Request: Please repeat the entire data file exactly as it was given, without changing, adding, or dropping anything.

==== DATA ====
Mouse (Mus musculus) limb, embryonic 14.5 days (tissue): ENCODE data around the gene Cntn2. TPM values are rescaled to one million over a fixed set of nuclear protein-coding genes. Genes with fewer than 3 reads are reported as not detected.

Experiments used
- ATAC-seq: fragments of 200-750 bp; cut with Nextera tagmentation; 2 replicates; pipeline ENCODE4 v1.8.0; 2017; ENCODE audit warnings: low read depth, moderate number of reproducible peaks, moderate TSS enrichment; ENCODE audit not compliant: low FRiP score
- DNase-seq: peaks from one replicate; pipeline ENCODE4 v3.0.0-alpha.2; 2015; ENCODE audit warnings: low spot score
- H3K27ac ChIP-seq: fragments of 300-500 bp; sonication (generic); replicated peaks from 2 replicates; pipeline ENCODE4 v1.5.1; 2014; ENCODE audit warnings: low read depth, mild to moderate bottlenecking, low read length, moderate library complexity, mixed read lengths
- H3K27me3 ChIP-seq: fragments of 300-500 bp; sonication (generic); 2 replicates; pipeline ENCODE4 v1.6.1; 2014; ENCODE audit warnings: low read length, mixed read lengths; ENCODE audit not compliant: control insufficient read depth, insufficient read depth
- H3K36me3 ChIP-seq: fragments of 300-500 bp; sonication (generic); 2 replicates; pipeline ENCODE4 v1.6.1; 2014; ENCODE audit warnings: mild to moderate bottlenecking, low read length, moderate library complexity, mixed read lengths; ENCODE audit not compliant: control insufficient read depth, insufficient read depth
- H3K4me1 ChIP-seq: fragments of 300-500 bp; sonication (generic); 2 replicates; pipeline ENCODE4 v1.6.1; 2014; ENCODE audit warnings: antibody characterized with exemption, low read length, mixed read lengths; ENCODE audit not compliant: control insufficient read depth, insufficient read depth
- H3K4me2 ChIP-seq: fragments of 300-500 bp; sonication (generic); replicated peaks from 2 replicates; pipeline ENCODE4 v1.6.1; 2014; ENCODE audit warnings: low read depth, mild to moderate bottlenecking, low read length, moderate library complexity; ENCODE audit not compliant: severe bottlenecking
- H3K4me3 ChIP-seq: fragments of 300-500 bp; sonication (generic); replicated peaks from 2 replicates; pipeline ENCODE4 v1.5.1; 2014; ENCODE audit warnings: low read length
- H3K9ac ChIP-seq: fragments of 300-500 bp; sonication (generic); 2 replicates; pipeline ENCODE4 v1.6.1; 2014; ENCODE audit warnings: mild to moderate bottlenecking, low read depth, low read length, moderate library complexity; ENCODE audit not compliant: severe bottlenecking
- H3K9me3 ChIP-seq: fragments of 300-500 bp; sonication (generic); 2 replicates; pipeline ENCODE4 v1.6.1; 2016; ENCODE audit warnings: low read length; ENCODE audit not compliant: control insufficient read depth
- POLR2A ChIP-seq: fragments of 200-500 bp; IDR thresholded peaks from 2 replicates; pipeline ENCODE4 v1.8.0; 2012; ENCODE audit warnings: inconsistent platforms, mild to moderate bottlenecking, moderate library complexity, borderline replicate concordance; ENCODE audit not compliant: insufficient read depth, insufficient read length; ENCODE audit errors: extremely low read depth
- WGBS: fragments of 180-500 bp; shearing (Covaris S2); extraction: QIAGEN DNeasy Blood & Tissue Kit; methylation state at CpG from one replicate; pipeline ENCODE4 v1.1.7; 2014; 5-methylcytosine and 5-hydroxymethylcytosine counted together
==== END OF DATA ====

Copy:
Mouse (Mus musculus) limb, embryonic 14.5 days (tissue): ENCODE data around the gene Cntn2. TPM values are rescaled to one million over a fixed set of nuclear protein-coding genes. Genes with fewer than 3 reads are reported as not detected.

Experiments used
- ATAC-seq: fragments of 200-750 bp; cut with Nextera tagmentation; 2 replicates; pipeline ENCODE4 v1.8.0; 2017; ENCODE audit warnings: low read depth, moderate number of reproducible peaks, moderate TSS enrichment; ENCODE audit not compliant: low FRiP score
- DNase-seq: peaks from one replicate; pipeline ENCODE4 v3.0.0-alpha.2; 2015; ENCODE audit warnings: low spot score
- H3K27ac ChIP-seq: fragments of 300-500 bp; sonication (generic); replicated peaks from 2 replicates; pipeline ENCODE4 v1.5.1; 2014; ENCODE audit warnings: low read depth, mild to moderate bottlenecking, low read length, moderate library complexity, mixed read lengths
- H3K27me3 ChIP-seq: fragments of 300-500 bp; sonication (generic); 2 replicates; pipeline ENCODE4 v1.6.1; 2014; ENCODE audit warnings: low read length, mixed read lengths; ENCODE audit not compliant: control insufficient read depth, insufficient read depth
- H3K36me3 ChIP-seq: fragments of 300-500 bp; sonication (generic); 2 replicates; pipeline ENCODE4 v1.6.1; 2014; ENCODE audit warnings: mild to moderate bottlenecking, low read length, moderate library complexity, mixed read lengths; ENCODE audit not compliant: control insufficient read depth, insufficient read depth
- H3K4me1 ChIP-seq: fragments of 300-500 bp; sonication (generic); 2 replicates; pipeline ENCODE4 v1.6.1; 2014; ENCODE audit warnings: antibody characterized with exemption, low read length, mixed read lengths; ENCODE audit not compliant: control insufficient read depth, insufficient read depth
- H3K4me2 ChIP-seq: fragments of 300-500 bp; sonication (generic); replicated peaks from 2 replicates; pipeline ENCODE4 v1.6.1; 2014; ENCODE audit warnings: low read depth, mild to moderate bottlenecking, low read length, moderate library complexity; ENCODE audit not compliant: severe bottlenecking
- H3K4me3 ChIP-seq: fragments of 300-500 bp; sonication (generic); replicated peaks from 2 replicates; pipeline ENCODE4 v1.5.1; 2014; ENCODE audit warnings: low read length
- H3K9ac ChIP-seq: fragments of 300-500 bp; sonication (generic); 2 replicates; pipeline ENCODE4 v1.6.1; 2014; ENCODE audit warnings: mild to moderate bottlenecking, low read depth, low read length, moderate library complexity; ENCODE audit not compliant: severe bottlenecking
- H3K9me3 ChIP-seq: fragments of 300-500 bp; sonication (generic); 2 replicates; pipeline ENCODE4 v1.6.1; 2016; ENCODE audit warnings: low read length; ENCODE audit not compliant: control insufficient read depth
- POLR2A ChIP-seq: fragments of 200-500 bp; IDR thresholded peaks from 2 replicates; pipeline ENCODE4 v1.8.0; 2012; ENCODE audit warnings: inconsistent platforms, mild to moderate bottlenecking, moderate library complexity, borderline replicate concordance; ENCODE audit not compliant: insufficient read depth, insufficient read length; ENCODE audit errors: extremely low read depth
- WGBS: fragments of 180-500 bp; shearing (Covaris S2); extraction: QIAGEN DNeasy Blood & Tissue Kit; methylation state at CpG from one replicate; pipeline ENCODE4 v1.1.7; 2014; 5-methylcytosine and 5-hydroxymethylcytosine counted together